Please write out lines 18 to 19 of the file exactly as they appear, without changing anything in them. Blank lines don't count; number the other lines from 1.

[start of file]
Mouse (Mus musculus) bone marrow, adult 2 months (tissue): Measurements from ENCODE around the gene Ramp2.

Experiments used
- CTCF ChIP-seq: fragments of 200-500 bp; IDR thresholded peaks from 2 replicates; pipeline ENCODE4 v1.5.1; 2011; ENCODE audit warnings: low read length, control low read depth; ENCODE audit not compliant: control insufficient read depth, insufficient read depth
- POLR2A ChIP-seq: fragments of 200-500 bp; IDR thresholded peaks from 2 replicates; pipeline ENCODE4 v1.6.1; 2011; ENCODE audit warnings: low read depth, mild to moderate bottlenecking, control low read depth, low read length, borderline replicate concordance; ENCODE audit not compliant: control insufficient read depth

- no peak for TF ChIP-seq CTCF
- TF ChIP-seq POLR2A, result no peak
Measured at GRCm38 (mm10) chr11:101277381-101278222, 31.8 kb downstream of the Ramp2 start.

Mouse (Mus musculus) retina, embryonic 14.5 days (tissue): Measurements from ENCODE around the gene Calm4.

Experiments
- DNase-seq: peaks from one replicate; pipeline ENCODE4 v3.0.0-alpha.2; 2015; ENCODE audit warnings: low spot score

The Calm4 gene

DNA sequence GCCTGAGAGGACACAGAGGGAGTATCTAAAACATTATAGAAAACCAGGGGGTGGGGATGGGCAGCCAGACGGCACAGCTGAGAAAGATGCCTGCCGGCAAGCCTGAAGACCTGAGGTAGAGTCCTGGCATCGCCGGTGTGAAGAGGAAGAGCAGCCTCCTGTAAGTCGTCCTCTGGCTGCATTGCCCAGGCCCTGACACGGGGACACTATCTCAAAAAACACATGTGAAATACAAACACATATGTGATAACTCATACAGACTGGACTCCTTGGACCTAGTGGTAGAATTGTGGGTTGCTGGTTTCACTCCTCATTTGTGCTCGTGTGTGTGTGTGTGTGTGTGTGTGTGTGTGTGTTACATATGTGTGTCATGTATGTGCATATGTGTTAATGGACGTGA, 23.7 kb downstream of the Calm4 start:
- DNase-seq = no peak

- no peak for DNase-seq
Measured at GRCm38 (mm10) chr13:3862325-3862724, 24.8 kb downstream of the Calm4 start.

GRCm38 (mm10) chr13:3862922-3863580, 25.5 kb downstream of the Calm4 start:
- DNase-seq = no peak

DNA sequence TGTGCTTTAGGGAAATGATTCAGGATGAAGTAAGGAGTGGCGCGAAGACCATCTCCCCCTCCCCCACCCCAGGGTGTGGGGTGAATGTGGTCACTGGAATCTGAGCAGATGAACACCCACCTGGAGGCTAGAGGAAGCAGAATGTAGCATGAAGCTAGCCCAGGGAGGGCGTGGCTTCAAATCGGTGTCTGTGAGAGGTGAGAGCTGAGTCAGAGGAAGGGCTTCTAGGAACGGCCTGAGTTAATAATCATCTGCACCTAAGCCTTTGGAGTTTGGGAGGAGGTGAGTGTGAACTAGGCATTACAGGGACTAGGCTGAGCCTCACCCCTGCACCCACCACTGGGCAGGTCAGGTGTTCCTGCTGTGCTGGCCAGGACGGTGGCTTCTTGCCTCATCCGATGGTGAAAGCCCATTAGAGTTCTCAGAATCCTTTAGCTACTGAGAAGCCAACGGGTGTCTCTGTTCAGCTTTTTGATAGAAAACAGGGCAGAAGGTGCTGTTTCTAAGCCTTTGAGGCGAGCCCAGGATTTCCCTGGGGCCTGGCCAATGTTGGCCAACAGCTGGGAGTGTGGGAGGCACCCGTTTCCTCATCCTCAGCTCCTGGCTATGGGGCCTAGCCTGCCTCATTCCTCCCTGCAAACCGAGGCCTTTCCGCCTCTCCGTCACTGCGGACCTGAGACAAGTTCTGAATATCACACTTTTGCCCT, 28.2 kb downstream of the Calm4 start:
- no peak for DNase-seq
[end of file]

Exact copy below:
DNA sequence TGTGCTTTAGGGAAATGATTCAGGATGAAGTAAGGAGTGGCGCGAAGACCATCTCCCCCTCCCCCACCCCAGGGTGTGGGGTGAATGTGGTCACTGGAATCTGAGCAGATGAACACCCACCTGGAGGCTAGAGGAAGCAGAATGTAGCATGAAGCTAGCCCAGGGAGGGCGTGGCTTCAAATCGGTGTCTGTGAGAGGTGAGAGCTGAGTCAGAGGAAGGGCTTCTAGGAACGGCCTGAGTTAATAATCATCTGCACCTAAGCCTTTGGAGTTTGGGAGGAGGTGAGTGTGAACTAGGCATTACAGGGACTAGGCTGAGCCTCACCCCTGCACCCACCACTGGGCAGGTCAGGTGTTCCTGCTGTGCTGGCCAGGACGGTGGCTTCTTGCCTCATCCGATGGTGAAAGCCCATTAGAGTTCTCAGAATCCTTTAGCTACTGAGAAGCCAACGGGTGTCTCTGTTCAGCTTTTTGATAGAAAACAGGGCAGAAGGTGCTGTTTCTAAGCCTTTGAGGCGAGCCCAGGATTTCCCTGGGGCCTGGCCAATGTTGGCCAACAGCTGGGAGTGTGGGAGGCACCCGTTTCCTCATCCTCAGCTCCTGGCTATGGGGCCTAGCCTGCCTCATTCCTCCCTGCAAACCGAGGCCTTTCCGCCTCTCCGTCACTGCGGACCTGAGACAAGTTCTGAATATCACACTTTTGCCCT, 28.2 kb downstream of the Calm4 start:
- no peak for DNase-seq